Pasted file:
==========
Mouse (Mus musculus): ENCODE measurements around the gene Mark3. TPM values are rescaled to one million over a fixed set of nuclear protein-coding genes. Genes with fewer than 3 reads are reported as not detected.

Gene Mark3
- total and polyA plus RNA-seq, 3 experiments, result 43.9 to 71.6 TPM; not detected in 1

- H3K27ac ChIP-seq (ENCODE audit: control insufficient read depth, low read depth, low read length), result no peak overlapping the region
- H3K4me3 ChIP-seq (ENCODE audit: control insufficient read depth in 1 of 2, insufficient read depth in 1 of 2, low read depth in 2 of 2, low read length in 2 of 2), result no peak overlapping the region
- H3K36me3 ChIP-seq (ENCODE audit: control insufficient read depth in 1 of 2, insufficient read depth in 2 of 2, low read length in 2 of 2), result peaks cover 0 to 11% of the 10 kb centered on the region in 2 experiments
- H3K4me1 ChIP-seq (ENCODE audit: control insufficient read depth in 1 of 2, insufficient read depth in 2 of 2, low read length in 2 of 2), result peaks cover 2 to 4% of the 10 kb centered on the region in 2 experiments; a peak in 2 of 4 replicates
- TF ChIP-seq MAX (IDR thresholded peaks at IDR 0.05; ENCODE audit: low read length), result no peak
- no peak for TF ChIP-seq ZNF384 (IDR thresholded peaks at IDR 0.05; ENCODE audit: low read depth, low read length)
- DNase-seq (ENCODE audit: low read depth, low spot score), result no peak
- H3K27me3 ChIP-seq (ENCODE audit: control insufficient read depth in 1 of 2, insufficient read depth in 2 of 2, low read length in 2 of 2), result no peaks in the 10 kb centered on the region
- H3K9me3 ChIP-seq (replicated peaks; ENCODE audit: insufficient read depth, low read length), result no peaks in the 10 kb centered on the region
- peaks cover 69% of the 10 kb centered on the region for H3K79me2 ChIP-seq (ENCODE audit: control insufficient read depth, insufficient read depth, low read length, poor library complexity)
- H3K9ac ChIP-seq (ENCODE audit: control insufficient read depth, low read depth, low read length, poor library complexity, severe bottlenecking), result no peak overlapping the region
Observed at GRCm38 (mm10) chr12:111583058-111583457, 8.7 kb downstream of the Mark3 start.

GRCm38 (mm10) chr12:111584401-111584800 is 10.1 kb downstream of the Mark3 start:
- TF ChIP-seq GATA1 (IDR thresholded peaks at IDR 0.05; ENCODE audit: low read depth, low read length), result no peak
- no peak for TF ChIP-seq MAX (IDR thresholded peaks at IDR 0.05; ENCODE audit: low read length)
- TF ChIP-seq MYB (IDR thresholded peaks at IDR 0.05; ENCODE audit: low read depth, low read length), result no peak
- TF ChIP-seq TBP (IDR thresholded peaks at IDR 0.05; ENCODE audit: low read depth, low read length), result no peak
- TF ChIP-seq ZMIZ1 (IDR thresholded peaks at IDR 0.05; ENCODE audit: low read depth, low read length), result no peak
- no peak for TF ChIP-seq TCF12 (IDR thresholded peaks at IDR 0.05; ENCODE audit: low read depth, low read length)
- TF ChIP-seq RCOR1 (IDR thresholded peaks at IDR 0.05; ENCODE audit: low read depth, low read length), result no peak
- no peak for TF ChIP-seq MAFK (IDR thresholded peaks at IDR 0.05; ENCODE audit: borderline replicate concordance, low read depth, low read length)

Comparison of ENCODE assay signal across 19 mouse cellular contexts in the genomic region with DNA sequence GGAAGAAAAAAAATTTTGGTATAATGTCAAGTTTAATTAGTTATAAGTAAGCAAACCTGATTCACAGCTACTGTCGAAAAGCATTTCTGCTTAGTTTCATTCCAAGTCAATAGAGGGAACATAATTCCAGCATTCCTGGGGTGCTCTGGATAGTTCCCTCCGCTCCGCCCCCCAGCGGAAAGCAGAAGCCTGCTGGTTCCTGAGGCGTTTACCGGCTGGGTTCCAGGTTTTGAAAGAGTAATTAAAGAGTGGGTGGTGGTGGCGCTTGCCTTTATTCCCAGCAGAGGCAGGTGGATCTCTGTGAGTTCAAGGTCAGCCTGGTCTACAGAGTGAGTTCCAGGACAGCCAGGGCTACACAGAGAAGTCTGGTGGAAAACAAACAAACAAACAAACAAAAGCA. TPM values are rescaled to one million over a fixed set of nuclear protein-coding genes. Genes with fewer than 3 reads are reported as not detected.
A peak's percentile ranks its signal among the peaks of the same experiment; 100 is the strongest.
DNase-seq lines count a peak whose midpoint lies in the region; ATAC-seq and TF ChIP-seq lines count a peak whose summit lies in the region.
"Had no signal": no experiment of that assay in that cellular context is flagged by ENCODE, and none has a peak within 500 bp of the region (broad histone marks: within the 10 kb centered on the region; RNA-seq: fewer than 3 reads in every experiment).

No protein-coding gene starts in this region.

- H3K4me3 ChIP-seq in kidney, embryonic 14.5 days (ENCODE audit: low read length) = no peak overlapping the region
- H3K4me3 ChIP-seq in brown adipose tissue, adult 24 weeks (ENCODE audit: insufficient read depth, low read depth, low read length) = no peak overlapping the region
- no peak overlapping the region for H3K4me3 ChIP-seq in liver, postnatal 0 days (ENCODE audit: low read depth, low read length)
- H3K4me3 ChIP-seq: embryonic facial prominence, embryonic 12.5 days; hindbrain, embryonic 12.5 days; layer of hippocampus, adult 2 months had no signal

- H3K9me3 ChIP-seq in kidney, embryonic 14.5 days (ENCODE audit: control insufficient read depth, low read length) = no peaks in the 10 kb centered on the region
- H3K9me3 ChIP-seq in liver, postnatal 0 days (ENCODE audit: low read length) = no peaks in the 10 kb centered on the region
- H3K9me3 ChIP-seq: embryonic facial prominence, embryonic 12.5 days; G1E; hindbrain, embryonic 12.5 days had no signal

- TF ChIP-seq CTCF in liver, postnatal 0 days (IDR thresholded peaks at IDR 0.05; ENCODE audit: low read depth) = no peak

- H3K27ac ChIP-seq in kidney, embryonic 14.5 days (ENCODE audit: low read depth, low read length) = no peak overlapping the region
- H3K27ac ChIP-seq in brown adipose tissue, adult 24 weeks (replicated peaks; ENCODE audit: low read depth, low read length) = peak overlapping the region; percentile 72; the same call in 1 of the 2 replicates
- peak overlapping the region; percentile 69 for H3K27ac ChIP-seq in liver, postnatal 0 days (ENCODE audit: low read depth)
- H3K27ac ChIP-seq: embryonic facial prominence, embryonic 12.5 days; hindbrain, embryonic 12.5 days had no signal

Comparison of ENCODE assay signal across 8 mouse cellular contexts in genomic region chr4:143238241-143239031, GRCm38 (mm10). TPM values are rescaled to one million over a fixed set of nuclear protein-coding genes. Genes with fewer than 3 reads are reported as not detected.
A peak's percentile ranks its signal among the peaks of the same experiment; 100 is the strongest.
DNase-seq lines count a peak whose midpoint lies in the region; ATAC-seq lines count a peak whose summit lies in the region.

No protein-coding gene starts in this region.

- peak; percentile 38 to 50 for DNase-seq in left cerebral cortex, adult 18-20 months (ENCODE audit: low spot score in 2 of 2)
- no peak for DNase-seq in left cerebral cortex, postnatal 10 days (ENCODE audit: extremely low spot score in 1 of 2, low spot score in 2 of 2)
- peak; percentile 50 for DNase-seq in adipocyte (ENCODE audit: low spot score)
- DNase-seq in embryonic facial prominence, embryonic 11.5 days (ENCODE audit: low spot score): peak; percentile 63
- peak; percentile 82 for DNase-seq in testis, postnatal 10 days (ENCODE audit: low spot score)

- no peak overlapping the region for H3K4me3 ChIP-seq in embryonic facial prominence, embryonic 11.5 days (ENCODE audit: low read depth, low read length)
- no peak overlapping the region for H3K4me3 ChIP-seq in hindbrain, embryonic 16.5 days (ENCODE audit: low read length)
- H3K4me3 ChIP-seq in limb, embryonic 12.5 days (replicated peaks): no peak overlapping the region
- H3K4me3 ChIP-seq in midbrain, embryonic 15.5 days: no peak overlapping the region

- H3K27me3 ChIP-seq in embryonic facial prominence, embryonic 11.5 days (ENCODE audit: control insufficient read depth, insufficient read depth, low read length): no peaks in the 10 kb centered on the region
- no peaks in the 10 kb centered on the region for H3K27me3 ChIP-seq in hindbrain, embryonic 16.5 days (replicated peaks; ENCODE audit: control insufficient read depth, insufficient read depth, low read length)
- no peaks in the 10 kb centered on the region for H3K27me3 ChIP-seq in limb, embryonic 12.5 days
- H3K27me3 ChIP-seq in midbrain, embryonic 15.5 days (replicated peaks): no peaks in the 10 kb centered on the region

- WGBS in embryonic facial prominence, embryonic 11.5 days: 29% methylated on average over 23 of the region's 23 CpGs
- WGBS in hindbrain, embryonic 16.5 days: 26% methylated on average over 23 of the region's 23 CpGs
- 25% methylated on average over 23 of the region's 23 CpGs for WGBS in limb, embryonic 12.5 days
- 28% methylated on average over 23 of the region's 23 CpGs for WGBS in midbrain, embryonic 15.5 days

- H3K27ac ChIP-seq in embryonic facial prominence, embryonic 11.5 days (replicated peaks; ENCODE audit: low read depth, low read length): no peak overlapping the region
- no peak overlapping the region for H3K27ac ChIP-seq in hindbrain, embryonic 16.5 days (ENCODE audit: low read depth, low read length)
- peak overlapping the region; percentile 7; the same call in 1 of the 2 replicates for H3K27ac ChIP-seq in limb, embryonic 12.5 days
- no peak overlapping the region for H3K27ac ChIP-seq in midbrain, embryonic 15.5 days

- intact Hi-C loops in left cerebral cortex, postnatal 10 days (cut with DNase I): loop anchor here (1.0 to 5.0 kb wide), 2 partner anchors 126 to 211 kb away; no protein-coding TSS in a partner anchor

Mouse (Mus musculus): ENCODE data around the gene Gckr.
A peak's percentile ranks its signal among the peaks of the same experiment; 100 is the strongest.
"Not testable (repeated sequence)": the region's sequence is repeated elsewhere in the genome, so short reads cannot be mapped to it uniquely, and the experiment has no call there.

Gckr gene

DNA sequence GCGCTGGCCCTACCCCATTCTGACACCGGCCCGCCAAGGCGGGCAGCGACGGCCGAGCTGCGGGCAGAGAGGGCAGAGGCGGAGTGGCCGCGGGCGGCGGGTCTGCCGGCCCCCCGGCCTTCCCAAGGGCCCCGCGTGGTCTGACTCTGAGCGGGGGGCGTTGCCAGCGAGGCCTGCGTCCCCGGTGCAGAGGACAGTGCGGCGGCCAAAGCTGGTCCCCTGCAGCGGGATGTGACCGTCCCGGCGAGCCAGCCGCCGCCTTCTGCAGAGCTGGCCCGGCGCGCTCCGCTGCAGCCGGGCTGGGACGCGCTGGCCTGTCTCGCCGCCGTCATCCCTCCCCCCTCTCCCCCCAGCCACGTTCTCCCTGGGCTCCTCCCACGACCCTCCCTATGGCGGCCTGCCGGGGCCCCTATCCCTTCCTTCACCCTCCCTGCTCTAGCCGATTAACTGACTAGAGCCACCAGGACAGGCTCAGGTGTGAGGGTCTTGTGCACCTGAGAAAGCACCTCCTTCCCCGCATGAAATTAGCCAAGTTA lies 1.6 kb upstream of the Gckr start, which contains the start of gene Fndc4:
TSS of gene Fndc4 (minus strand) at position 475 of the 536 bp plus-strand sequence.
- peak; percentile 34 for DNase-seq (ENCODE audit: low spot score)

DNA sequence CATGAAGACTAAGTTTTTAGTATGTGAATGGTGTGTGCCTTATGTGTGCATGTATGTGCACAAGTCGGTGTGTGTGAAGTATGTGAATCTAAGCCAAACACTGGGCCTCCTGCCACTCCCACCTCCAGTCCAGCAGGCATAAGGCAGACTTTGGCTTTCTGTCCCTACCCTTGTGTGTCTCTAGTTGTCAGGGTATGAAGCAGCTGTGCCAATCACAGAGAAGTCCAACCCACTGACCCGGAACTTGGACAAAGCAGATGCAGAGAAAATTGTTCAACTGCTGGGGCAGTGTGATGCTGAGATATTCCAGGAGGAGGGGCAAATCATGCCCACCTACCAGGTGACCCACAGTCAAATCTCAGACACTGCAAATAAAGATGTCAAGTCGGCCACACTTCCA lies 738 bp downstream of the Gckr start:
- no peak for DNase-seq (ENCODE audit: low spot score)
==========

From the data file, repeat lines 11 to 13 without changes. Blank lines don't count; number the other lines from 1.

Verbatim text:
- H3K27me3 ChIP-seq (ENCODE audit: control insufficient read depth in 1 of 2, insufficient read depth in 2 of 2, low read length in 2 of 2), result no peaks in the 10 kb centered on the region
- H3K9me3 ChIP-seq (replicated peaks; ENCODE audit: insufficient read depth, low read length), result no peaks in the 10 kb centered on the region
- peaks cover 69% of the 10 kb centered on the region for H3K79me2 ChIP-seq (ENCODE audit: control insufficient read depth, insufficient read depth, low read length, poor library complexity)